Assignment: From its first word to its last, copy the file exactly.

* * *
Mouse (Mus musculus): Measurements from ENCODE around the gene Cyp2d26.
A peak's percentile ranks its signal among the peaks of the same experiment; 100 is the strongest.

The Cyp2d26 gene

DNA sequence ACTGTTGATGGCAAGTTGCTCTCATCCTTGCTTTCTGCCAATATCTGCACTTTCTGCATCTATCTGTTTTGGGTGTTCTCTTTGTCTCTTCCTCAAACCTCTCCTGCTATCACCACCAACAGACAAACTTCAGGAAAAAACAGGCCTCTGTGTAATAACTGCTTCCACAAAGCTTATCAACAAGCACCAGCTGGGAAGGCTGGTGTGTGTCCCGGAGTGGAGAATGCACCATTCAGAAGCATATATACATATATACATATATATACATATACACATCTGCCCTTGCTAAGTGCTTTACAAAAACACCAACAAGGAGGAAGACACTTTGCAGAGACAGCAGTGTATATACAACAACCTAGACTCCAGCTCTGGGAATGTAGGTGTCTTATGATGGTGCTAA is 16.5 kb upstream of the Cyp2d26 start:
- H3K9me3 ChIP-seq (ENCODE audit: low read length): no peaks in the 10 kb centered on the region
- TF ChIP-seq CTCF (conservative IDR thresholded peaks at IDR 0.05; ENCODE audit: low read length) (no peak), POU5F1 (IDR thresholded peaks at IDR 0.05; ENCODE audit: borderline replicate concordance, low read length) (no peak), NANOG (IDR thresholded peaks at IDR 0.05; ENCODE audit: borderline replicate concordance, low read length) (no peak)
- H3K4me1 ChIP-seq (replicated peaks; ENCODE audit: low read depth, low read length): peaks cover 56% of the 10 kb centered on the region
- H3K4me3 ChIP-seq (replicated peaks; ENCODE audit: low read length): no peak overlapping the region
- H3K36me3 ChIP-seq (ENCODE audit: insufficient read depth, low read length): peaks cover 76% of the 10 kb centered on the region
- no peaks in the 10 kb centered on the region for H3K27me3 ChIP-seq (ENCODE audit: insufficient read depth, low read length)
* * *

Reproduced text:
Mouse (Mus musculus): Measurements from ENCODE around the gene Cyp2d26.
A peak's percentile ranks its signal among the peaks of the same experiment; 100 is the strongest.

The Cyp2d26 gene

DNA sequence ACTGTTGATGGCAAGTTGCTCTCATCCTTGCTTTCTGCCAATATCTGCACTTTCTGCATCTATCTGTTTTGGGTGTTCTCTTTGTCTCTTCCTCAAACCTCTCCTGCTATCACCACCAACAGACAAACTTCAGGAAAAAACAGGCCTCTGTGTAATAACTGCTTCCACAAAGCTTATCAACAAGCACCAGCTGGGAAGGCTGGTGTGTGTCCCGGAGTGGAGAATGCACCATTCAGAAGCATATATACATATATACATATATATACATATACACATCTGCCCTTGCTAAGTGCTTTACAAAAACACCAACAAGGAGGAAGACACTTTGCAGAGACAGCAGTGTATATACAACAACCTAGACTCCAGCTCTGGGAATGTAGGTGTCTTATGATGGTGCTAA is 16.5 kb upstream of the Cyp2d26 start:
- H3K9me3 ChIP-seq (ENCODE audit: low read length): no peaks in the 10 kb centered on the region
- TF ChIP-seq CTCF (conservative IDR thresholded peaks at IDR 0.05; ENCODE audit: low read length) (no peak), POU5F1 (IDR thresholded peaks at IDR 0.05; ENCODE audit: borderline replicate concordance, low read length) (no peak), NANOG (IDR thresholded peaks at IDR 0.05; ENCODE audit: borderline replicate concordance, low read length) (no peak)
- H3K4me1 ChIP-seq (replicated peaks; ENCODE audit: low read depth, low read length): peaks cover 56% of the 10 kb centered on the region
- H3K4me3 ChIP-seq (replicated peaks; ENCODE audit: low read length): no peak overlapping the region
- H3K36me3 ChIP-seq (ENCODE audit: insufficient read depth, low read length): peaks cover 76% of the 10 kb centered on the region
- no peaks in the 10 kb centered on the region for H3K27me3 ChIP-seq (ENCODE audit: insufficient read depth, low read length)